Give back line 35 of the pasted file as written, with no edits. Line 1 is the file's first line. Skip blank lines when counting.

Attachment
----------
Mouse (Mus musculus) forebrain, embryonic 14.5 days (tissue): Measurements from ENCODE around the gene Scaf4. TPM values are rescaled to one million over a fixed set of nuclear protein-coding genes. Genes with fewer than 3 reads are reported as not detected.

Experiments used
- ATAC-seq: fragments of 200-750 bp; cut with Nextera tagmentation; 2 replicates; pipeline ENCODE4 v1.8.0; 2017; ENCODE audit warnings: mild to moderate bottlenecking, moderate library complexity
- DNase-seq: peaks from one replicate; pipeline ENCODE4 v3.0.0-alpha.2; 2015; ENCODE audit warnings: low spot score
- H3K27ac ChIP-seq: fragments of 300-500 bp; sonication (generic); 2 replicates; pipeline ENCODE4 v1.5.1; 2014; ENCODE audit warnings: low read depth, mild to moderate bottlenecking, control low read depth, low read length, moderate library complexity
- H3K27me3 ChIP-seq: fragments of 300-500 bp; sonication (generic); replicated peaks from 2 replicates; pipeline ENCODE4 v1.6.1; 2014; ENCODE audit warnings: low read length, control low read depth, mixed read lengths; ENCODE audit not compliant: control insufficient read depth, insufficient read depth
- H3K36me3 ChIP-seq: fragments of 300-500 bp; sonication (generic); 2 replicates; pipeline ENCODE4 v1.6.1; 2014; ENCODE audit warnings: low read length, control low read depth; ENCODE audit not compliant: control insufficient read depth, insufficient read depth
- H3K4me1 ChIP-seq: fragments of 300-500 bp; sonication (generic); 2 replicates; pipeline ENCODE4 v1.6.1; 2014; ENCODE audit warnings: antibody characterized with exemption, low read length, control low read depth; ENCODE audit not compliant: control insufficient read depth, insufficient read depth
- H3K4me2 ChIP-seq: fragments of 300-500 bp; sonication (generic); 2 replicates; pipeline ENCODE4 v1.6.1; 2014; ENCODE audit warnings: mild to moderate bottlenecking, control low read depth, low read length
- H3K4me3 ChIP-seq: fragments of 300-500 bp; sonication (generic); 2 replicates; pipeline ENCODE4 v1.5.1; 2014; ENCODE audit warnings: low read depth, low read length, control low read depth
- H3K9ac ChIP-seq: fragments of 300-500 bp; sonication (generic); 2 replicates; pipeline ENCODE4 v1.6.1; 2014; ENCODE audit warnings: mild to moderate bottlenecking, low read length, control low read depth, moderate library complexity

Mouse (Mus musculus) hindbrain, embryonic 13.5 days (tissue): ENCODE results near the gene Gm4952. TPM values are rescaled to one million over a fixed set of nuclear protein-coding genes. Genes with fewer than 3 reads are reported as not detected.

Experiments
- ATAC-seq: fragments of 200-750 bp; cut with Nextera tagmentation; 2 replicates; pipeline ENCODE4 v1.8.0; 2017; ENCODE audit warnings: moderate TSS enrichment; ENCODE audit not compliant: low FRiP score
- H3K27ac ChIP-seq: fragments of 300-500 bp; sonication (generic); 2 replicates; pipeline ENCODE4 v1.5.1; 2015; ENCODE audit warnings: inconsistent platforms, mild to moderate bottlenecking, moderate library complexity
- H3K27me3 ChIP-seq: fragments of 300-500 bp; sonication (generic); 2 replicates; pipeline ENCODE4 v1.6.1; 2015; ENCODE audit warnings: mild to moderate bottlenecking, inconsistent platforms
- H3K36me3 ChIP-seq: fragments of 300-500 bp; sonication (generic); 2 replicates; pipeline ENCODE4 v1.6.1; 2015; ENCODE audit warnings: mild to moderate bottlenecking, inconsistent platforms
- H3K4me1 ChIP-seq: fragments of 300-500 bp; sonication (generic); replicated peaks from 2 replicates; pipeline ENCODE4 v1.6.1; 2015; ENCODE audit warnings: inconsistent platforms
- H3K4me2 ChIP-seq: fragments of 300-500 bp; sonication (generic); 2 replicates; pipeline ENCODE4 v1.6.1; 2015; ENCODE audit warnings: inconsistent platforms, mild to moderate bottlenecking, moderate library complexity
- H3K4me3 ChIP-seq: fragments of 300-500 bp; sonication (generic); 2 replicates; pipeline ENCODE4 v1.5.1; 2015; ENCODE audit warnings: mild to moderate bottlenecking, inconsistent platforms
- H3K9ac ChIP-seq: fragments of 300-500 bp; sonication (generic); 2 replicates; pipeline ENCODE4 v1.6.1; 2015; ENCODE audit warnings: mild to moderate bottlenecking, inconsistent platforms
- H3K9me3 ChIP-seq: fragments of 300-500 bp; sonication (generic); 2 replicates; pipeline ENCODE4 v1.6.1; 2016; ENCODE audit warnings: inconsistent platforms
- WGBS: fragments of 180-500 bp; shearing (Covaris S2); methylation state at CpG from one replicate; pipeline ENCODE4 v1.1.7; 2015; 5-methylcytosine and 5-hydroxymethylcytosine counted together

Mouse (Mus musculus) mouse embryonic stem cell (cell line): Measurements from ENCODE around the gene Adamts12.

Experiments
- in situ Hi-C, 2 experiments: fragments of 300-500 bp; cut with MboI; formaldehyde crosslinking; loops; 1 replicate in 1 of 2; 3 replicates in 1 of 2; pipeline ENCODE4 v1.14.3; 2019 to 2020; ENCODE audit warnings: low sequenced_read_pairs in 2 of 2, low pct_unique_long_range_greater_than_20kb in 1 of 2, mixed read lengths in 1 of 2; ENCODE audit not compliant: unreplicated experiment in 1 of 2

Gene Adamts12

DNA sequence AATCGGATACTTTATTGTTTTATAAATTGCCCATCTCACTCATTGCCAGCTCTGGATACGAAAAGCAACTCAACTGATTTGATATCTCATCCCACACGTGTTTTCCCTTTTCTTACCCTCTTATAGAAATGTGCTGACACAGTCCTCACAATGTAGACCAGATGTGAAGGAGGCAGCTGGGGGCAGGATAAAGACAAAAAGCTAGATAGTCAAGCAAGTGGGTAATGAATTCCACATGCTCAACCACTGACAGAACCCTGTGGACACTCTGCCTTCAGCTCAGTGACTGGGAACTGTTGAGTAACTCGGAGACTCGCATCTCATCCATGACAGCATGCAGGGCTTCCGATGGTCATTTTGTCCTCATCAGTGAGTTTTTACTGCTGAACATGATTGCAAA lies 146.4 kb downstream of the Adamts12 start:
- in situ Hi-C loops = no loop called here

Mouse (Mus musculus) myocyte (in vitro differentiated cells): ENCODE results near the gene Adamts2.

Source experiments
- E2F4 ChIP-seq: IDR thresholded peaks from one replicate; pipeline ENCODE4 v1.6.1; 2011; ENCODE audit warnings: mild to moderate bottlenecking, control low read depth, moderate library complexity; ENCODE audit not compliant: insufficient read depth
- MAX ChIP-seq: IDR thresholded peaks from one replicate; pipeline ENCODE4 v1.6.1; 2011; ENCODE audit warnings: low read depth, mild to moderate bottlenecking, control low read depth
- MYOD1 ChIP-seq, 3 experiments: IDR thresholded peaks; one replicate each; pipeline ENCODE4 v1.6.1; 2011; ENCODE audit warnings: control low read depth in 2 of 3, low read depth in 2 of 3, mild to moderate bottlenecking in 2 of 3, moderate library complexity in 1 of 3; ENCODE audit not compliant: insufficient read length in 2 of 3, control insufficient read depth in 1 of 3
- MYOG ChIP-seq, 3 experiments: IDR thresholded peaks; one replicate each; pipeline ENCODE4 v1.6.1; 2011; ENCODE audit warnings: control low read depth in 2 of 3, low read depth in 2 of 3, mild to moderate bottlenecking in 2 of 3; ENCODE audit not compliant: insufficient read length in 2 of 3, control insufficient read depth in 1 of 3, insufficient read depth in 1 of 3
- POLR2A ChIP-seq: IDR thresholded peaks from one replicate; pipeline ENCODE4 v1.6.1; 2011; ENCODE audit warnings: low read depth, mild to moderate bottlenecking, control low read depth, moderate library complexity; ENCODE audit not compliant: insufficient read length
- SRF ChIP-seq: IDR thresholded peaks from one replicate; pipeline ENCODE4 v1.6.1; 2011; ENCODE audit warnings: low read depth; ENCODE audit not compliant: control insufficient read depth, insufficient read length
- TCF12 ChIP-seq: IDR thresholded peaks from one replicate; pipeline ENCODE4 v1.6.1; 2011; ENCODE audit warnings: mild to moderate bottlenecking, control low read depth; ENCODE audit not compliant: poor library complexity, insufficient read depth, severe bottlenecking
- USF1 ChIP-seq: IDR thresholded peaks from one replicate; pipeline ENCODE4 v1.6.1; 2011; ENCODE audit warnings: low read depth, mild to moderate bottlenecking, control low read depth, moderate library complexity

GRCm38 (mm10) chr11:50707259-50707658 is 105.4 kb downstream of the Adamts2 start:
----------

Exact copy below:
- MYOG ChIP-seq, 3 experiments: IDR thresholded peaks; one replicate each; pipeline ENCODE4 v1.6.1; 2011; ENCODE audit warnings: control low read depth in 2 of 3, low read depth in 2 of 3, mild to moderate bottlenecking in 2 of 3; ENCODE audit not compliant: insufficient read length in 2 of 3, control insufficient read depth in 1 of 3, insufficient read depth in 1 of 3